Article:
The process that occurs when your cooling system comes on is simply a series of heat transfers. The hot indoor air is being transferred to a cooler surface (heat always from a hot object to a cooler object) and, from there, being transferred to the outside air by means of another heat transfer. The cooler surface that removes the heat from your house in this case is the evaporator, which is inside the air handler. The other heat transfer occurs at the outside unit called the condenser. The heat from your house is normally dumped into the outside air, though sometimes it's transferred with water. Thus, making domestic hot water is also a possibility, by means of a desuperheater. The refrigeration cycle is covered more in depth in the 'Basic Refrigeration Cycle' article.

For the heat transfers to occur there needs to be an appropriate amount of air movement inside the house. Air movement is achieved by a large blower inside of the air handler. The blower pulls air in on one side of the air handler, the return side, and discharges it from the supply side. A properly engineered system will take into account that hot air rises and cold air falls, therefore proper grill placement is imperative.

Each system is designed to handle a certain amount of air flow and a certain amount of heat energy absorption or cooling. If any of these aspects is impeded the system will not work poorly or, perhaps, at all. This is why regular maintenance is so important. Dirty filters can cause the amount of air moving over the evaporator to be significantly reduced and the possibility for a frozen coil is greatly increased.

On Long Island, some cooling systems are also used as heating systems. These are called heat pumps. The usage of heat transfer is exactly the same in the winter. The only difference is that the entire system runs in reverse (except for the air movement). Heating a home relies on heat transfers just as much as cooling a home. If your home uses a heat pump, the evaporator is now the outside unit in the winter and the condensing actually occurs in the air handler. The heat from the system is coming from the outside air! That may seem counterintuitive when you consider just how cold it feels in the middle of winter when the outside air is 40 degrees, but remember heat exists in air at all temperatures. Although it feels cold to you outside, there is enough heat in the outside air for your system to keep you warm in your house.

If you'd like to learn more about how your cooling and heating systems work, please check out some more of our articles.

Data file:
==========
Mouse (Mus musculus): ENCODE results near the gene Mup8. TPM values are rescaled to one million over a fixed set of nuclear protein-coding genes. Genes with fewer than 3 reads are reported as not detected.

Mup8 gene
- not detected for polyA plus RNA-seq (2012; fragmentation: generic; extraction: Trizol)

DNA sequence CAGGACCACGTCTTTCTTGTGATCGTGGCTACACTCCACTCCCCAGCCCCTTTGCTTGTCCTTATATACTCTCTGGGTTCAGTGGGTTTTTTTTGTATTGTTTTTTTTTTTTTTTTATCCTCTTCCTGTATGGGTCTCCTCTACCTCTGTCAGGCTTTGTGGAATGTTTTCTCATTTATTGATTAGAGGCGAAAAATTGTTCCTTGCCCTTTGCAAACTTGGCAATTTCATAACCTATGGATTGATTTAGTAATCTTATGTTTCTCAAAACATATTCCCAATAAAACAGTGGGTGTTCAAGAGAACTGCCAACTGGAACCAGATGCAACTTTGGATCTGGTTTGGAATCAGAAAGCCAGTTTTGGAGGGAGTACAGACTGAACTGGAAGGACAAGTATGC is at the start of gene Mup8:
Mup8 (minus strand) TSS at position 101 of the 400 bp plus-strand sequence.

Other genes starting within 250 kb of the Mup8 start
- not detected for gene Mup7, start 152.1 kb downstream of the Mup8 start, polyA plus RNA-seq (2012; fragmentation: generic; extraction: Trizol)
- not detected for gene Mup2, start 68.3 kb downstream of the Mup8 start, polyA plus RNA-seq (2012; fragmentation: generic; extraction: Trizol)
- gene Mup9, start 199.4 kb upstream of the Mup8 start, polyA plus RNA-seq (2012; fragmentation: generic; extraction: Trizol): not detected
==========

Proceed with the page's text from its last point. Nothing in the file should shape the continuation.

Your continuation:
Repair vs. Replace

On Long Island, perhaps the biggest consideration you need to take into account is when it is cost effective to replace an older unit. The average life span of an air conditioning unit on Long Island is 10-15 years. If an 11 year old system fails and the cause is the compressor or another high price item, you may want to consider replacement.

You also need to be aware, however, that a phase out of R-22 refrigerants (the refrigerant used in most air conditioning systems) has begun and getting a replacement R-22 condenser is quite difficult now. Some manufacturers, like Trane, still make R-22 condensers, but they are largely disappearing. What this means to you is that any system you are likely to get will have to be the new R410 refrigerant. Unfortunately, R-22 and R-410A are not compatible, meaning the entire system will need to be replaced for an R-410A condenser to work properly with the air handler.

When to Repair your air conditioner:
  • Old air conditioning equipment becomes expensive to repair and offers no guarantee that additional problems are not close behind.
  • If you plan on moving soon, you may not get your investment price from a replacement air conditioning unit when you sell.
  • A replacement that involves other trades may be cost prohibitive. In rare situations, a new air conditioning system can require significant remodeling.
  • The system has been trouble free thus far and looks to be mechanically sound still.
When to Replace your air conditioner:
  • If the equipment has reached 6 years old be careful not to throw good money after bad with repairs. The average life span of an air conditioning unit is 6 to 12 years.
  • If the system is older than 12 years, major improvements in efficiency could be saving you BIG money. Super effiecient, modern equipment can save $1,000 or more per year.
  • If you are not comfortable. Todays modern air conditionong comfort systems can virtually eliminate hot and cold areas, high and low humidity, bad air quality, high utility bills, noisy indoor and outdoor equipment, and much more.
  • If your system does not have variable air flow. Variable air flow is the key to comfort. New systems keep the air moving, adding to comfort and helping save money.
  • If you are concerned about break downs. When an old system fails under the intense summer heat, a replacement air conditioner can easily be a week to 10 days away
  • Replace before the summer crunch hits. Do not pay higher summer prices. Many small air conditioning contractors prey on homeowners who must replace in summer when reputable companies get busy.
  • If family members have allergies, asthma or other air quality health concerns. Indoor air quality can be improved throughout the whole house by 100 times with todays high tech IAQ technology and air conditioning products.
  • Replace before Manufactures and Utility Companies rebates run out. Equipment manufacturers rebates are usually available through May. APS and SRP rebates can be discontinued at any time.
Waste Heat Recovery

Explanation soon to come.

Perform Your Own Service

Explanation soon to come.

Federal Tax Rebate Information

Explanation soon to come.

Glossary & Terminology

Explanation soon to come.

Request a service appointment today with one of our experienced technicians.